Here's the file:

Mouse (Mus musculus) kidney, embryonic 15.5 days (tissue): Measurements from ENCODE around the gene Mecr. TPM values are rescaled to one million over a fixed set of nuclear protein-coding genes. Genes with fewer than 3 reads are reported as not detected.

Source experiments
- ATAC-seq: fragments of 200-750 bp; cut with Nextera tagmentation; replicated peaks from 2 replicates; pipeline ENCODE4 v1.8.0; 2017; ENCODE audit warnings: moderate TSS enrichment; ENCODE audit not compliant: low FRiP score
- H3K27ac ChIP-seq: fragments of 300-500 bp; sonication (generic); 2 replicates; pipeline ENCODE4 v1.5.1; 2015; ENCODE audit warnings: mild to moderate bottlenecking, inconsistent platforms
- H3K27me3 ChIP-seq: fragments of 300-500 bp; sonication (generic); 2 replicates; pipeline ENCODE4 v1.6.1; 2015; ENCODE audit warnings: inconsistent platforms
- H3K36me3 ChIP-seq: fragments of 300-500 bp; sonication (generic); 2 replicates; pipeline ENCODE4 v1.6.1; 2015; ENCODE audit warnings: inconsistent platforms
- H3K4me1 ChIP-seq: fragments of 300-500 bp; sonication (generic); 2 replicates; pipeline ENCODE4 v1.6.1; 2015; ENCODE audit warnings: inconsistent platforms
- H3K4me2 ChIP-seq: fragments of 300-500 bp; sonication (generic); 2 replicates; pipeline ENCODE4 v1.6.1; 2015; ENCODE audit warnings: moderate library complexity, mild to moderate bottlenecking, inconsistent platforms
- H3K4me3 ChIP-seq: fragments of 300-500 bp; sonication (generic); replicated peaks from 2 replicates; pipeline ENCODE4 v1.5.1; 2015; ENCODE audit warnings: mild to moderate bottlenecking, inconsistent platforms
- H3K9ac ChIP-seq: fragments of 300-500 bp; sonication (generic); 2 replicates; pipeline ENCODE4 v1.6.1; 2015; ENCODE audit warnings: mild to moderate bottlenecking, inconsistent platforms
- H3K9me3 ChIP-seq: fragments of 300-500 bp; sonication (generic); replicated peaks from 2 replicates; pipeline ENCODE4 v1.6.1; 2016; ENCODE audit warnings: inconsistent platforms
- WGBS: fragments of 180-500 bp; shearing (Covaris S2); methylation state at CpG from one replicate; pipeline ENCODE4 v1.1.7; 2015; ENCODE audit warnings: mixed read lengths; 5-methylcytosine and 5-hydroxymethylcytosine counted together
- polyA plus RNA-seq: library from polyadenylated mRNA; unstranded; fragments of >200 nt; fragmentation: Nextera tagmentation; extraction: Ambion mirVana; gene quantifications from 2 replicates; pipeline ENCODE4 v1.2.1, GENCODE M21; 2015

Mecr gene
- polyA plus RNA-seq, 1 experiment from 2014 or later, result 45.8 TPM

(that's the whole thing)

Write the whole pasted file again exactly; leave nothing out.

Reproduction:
Mouse (Mus musculus) kidney, embryonic 15.5 days (tissue): Measurements from ENCODE around the gene Mecr. TPM values are rescaled to one million over a fixed set of nuclear protein-coding genes. Genes with fewer than 3 reads are reported as not detected.

Source experiments
- ATAC-seq: fragments of 200-750 bp; cut with Nextera tagmentation; replicated peaks from 2 replicates; pipeline ENCODE4 v1.8.0; 2017; ENCODE audit warnings: moderate TSS enrichment; ENCODE audit not compliant: low FRiP score
- H3K27ac ChIP-seq: fragments of 300-500 bp; sonication (generic); 2 replicates; pipeline ENCODE4 v1.5.1; 2015; ENCODE audit warnings: mild to moderate bottlenecking, inconsistent platforms
- H3K27me3 ChIP-seq: fragments of 300-500 bp; sonication (generic); 2 replicates; pipeline ENCODE4 v1.6.1; 2015; ENCODE audit warnings: inconsistent platforms
- H3K36me3 ChIP-seq: fragments of 300-500 bp; sonication (generic); 2 replicates; pipeline ENCODE4 v1.6.1; 2015; ENCODE audit warnings: inconsistent platforms
- H3K4me1 ChIP-seq: fragments of 300-500 bp; sonication (generic); 2 replicates; pipeline ENCODE4 v1.6.1; 2015; ENCODE audit warnings: inconsistent platforms
- H3K4me2 ChIP-seq: fragments of 300-500 bp; sonication (generic); 2 replicates; pipeline ENCODE4 v1.6.1; 2015; ENCODE audit warnings: moderate library complexity, mild to moderate bottlenecking, inconsistent platforms
- H3K4me3 ChIP-seq: fragments of 300-500 bp; sonication (generic); replicated peaks from 2 replicates; pipeline ENCODE4 v1.5.1; 2015; ENCODE audit warnings: mild to moderate bottlenecking, inconsistent platforms
- H3K9ac ChIP-seq: fragments of 300-500 bp; sonication (generic); 2 replicates; pipeline ENCODE4 v1.6.1; 2015; ENCODE audit warnings: mild to moderate bottlenecking, inconsistent platforms
- H3K9me3 ChIP-seq: fragments of 300-500 bp; sonication (generic); replicated peaks from 2 replicates; pipeline ENCODE4 v1.6.1; 2016; ENCODE audit warnings: inconsistent platforms
- WGBS: fragments of 180-500 bp; shearing (Covaris S2); methylation state at CpG from one replicate; pipeline ENCODE4 v1.1.7; 2015; ENCODE audit warnings: mixed read lengths; 5-methylcytosine and 5-hydroxymethylcytosine counted together
- polyA plus RNA-seq: library from polyadenylated mRNA; unstranded; fragments of >200 nt; fragmentation: Nextera tagmentation; extraction: Ambion mirVana; gene quantifications from 2 replicates; pipeline ENCODE4 v1.2.1, GENCODE M21; 2015

Mecr gene
- polyA plus RNA-seq, 1 experiment from 2014 or later, result 45.8 TPM